Poly Styrene: I Am a Cliché (
dir: Paul Sng/Celeste Bell
written by Zoë Howe/ Celeste Bell
I am old enough to remember pogoing to X-Ray Spex at the school disco and approximating the band’s jagged logo in biro and felt tip on an exercise book. I was too young to care about what the impact of punk rock might be on music let alone its importance in socio-historical terms. To my 12/13 year old self Poly Styrene was simply a pop star not a punk rocker. From the front cover of Smash Hits to the TV screen on Top of the Pops, Poly’s peculiar fashion style set her apart. Her youth, her visible braces, the awkward way she swayed and that seemingly untrained screech of a voice made her accessible and identifiable. We’d seen the band’s name as an advert in American comic books: the red swirled glasses, the impossibility of the raised skeletal hand. And her song lyrics seemed strange yet familiar. There were brand names. Deodorants. Antiseptic. And Woolworths. Even in my little town we’d all been to Woolworths and stared at odd adult things like we were inside some kind of alien museum. To me and my soon to be teenage friends X-Ray Spex made sense.
Poly Styrene’s continued importance in British music history is assured for anybody that cares to look. Her influence and inspiration acknowledged by those that came shortly afterwards including Neneh Cherry, Pauline Black and Rhoda Dakar (all heard here) and those that came much later including FKA Twigs and more. Whether there is a need for the wider public to be introduced to X-Ray Spex is a question that in some ways this documentary side steps. It would have been simple to run through the history of the band, chart their highs and lows and fill the screen with sidekicks and acolytes. For the most part Poly Styrene: I am a Cliché avoids doing that. Indeed the passages of traditional “rockumentary” are perhaps the films weakest elements. The band chronology is sometimes hard to follow, the performance clips are somewhat meagre; An undated appearance on a German TV show is returned to frequently as is a very brief clip of the early Spex featuring founding sax player Lora Logic. There are talking-heads but the nodding ennui of the format is swerved by the wise idea of using voices only playing out over judicious edits of telling library footage.
One thing that does becomes clear in the extracts from Poly’s diaries (skilfully narrated by Ruth Negga) is just how sharp a writer and commentator she was. Diary entries expand on the perils of consumerism that featured in her lyrics, an entry concerning an early visit to the USA being particularly sharp. Early poems investigate identity and the complications of her heritage.
The real story of this film though, and what sets it apart, is the journey Poly’s daughter Celeste Bell, acting as narrator and curator, takes in rediscovering and reconnecting with her late mother. Bell had stated she intended to make sure her mother’s artistic legacy was given the recognition it deserves and she successfully contextualizes her mother’s place as a mixed race female performer who put herself in the firing line. There are clips where Poly seems baffled by the banality of the (usually male) interviewer’s questions. Another disturbing sequence sees her swarmed by male fans as she attempts to leave a stage. In interviews Poly expresses how uncomfortable she is being trapped in the spotlight. There are warning signs, including an incident at Johnny Rotten’s house, seemingly ignored for the benefit of the band and later, at crisis point, there is misdiagnosis and inappropriate treatment.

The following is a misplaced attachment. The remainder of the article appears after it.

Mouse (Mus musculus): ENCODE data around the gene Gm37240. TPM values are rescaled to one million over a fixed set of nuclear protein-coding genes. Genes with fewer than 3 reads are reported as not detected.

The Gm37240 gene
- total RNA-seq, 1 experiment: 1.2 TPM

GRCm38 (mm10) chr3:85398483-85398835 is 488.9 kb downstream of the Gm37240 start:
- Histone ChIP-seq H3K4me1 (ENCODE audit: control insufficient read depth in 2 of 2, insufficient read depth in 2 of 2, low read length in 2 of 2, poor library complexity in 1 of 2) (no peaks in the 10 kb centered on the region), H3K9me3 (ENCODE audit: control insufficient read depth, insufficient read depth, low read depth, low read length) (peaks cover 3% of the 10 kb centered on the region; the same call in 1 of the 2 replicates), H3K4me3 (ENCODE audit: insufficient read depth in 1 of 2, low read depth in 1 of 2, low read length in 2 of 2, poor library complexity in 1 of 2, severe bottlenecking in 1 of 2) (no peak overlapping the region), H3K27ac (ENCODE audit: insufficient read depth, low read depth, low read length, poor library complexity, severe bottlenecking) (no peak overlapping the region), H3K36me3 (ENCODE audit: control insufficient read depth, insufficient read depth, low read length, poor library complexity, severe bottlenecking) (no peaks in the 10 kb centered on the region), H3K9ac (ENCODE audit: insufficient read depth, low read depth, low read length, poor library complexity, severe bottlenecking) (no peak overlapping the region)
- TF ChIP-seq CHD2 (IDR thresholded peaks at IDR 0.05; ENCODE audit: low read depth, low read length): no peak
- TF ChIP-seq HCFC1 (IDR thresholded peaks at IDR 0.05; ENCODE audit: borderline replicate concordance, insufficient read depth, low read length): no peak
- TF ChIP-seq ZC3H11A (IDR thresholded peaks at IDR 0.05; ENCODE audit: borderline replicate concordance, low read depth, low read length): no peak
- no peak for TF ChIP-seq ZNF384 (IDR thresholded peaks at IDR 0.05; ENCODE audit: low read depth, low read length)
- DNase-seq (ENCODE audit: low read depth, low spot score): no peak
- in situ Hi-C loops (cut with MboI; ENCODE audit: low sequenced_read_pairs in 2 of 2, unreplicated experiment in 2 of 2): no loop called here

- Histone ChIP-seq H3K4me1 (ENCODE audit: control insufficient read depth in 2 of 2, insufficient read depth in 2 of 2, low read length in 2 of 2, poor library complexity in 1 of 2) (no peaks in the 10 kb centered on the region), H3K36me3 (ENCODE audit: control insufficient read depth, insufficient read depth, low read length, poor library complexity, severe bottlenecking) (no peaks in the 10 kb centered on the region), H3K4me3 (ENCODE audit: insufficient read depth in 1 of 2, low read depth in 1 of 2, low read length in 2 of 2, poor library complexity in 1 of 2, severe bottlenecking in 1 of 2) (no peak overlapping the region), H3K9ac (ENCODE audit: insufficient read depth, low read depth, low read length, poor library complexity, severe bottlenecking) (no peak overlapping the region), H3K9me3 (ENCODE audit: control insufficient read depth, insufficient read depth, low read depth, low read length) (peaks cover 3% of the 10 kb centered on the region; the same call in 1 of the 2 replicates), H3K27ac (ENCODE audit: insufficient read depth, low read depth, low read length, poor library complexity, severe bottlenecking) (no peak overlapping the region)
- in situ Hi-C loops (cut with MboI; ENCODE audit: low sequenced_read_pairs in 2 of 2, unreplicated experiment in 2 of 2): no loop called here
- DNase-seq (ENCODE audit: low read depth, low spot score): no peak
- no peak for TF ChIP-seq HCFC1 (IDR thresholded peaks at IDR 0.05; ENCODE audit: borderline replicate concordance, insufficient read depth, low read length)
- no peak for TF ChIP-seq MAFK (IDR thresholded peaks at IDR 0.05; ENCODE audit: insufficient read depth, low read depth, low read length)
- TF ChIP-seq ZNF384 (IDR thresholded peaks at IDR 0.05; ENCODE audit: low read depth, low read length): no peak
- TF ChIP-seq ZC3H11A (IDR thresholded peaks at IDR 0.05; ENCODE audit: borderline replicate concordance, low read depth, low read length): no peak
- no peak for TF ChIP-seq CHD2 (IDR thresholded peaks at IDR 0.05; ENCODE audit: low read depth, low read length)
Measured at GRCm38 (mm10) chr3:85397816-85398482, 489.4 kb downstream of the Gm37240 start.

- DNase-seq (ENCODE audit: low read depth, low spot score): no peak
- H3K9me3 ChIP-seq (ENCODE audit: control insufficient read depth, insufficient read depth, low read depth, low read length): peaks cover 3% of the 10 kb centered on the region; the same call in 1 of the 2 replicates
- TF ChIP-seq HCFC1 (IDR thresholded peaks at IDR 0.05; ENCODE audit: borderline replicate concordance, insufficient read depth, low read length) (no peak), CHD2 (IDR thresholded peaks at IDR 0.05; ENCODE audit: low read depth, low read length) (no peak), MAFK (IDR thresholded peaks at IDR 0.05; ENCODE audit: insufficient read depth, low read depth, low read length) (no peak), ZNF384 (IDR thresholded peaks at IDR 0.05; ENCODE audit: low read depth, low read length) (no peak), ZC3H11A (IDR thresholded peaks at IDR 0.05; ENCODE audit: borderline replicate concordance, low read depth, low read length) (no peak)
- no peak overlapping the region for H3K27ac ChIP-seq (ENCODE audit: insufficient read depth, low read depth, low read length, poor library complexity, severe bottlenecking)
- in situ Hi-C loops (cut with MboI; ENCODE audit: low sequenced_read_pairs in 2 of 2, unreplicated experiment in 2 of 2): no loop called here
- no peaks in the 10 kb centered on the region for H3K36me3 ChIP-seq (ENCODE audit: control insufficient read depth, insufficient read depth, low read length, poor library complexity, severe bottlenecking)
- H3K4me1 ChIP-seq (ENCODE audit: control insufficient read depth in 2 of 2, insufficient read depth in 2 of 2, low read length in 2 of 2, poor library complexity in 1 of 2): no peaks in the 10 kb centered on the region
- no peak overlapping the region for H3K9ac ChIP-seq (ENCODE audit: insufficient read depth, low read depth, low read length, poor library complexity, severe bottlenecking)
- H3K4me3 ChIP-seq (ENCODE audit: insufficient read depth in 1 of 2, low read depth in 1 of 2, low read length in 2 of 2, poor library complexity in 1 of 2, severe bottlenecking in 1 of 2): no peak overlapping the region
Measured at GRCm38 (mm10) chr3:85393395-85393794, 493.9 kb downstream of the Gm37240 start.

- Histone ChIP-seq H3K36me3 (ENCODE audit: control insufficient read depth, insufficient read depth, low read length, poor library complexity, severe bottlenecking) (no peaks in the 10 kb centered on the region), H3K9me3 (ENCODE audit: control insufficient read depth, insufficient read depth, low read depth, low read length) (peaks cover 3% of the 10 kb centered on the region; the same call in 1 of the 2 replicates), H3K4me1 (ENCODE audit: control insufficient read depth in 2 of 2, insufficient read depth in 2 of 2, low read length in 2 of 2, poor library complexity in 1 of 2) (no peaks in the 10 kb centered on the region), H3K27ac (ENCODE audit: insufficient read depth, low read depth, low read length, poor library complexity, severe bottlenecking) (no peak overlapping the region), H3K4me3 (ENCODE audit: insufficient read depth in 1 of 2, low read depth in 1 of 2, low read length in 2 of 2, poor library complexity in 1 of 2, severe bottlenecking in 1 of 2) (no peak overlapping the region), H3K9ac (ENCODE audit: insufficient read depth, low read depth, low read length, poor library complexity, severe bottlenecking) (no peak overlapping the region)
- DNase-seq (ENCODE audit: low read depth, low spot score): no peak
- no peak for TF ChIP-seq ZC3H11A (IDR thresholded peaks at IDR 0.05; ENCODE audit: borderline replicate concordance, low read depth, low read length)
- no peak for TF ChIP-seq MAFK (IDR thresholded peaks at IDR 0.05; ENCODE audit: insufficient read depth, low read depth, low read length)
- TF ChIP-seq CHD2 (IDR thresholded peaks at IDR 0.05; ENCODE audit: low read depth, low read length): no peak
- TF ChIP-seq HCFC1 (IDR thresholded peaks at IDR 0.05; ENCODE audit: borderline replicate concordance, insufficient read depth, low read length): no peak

In embracing her mother’s psychiatric history and centering much of the documentary on its repercussions Bell is able to tell an important auto/biographical story of a person caught in a cycle of mental health crises and the effect that that has on the individual and their family. It’s a brave approach and the result is a poignant, frequently beautiful film that speaks as much about what it is to be a human and a mother and a daughter as it does on what it is to be a rock star.
Main Image: Falcon Stuart
Poly Styrene: I am a Cliché (2021) dir: Paul Sng/ Celeste Bell written by Zoë Howe/ Celeste Bell.
The film has a virtual release in the UK on March 5th. The US premiere is at SXSW.
Poly Styrene Film Website here
Kirk Lake is a writer, musician and filmmaker. His published books include Mickey The Mimic (2015) and The Last Night of the Leamington Licker (2018). His films include the feature films Piercing Brightness (2014) and The World We Knew (2020) and a number of award winning shorts.
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